It’s been a long road to this unveiling. Circumstances felt like a “gut punch” for ODESZA at the top of 2020, when plans to tour the self-titled debut LP for their BRONSON side project (which they share with Australian producer, Golden Features) were dashed.

“That album was built for live,” Knight says, with a lingering disappointment. 

“And then we couldn’t do it,” Harrison continues. “When that happened it just felt like we couldn’t give the full experience of what that record was supposed to be.” 

But in this new chapter, ODESZA are seizing the opportunity to give fans exactly what they deserve. They’ll launch their stage show for ‘The Last Goodbye’ on July 29th at Seattle’s Climate Pledge Arena, complete with the brass section and a live drumline that make their layered productions larger than life. Here they’ll reveal the narrative that they believe is reflective of the men behind the decks right now. 

“We needed to do what we were thinking about, and it felt like it would be disingenuous to not make [the album] about how we were feeling at the time,” Harrison reflects. “You’ve got to follow your heart, as cliche as it sounds.” 

When attendees take in ‘The Last Goodbye’ in-person, they’ll bear witness to ODESZA in their highest form yet. As the Foreign Family Collective label bosses and their bandmates travel through a decade-long discography, unleashing cuts against a backdrop of video, audio and other relics from the days that led to this moment, audiences will in turn become an important part of the group’s history.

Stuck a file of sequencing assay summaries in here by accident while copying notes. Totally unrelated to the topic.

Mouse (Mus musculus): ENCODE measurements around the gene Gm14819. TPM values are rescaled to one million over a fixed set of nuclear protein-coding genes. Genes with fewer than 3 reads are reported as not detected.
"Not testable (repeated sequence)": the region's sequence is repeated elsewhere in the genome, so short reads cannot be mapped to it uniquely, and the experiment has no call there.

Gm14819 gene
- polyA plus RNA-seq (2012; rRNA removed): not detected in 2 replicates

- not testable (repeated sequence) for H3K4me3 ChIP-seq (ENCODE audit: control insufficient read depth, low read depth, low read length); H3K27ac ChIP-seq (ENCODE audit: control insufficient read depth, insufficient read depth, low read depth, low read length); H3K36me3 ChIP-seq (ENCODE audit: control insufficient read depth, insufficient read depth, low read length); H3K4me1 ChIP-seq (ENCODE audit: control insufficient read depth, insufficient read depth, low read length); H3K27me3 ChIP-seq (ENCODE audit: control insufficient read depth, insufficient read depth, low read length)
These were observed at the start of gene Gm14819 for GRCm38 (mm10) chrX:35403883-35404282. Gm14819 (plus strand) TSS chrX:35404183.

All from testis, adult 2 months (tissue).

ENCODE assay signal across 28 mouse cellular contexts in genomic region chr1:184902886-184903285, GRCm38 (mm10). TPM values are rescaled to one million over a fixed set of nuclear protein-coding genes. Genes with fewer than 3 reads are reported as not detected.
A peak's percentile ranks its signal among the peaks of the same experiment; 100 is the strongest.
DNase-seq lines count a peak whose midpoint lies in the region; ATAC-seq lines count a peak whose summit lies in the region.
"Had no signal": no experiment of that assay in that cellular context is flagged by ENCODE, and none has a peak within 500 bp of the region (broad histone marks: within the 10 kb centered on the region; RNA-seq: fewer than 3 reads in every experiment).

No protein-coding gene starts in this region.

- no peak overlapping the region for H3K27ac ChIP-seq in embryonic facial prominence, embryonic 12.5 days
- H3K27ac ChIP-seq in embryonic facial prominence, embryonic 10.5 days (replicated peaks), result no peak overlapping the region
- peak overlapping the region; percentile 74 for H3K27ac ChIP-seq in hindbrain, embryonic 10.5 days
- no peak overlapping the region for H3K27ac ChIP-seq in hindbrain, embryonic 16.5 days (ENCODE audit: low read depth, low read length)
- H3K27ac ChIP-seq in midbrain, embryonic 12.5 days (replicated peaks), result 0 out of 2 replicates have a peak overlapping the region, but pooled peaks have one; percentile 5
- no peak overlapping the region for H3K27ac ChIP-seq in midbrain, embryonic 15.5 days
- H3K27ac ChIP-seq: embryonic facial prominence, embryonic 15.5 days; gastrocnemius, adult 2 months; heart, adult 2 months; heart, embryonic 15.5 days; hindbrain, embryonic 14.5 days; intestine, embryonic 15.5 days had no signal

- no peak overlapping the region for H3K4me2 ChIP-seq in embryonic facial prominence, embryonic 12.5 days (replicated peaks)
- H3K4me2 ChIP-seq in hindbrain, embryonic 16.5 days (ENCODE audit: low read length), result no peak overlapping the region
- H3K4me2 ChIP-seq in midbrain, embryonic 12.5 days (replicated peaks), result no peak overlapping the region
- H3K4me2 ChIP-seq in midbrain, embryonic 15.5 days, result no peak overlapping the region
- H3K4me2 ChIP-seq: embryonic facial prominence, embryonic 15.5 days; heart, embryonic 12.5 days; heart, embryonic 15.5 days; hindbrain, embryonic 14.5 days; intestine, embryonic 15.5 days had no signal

The guys perhaps said it best in a development message about ‘The Last Goodbye” that they sent to their champions earlier this spring: “​​We came to find comfort in the idea that those close to us, stay with us. Within ourselves and forever echoing in our lives.” 

The people we love, the places we go, the experiences we share, the music that we listen to, all become forces that drive us, collectively bearing forth the version of who we are today. Basking in the euphoric light of ODESZA during these summer months should make for some exceptional versions, we must say.

Megan Venzin is DJ Mag North America's Contributing Editor. You can follow her on Twitter @Meggerzv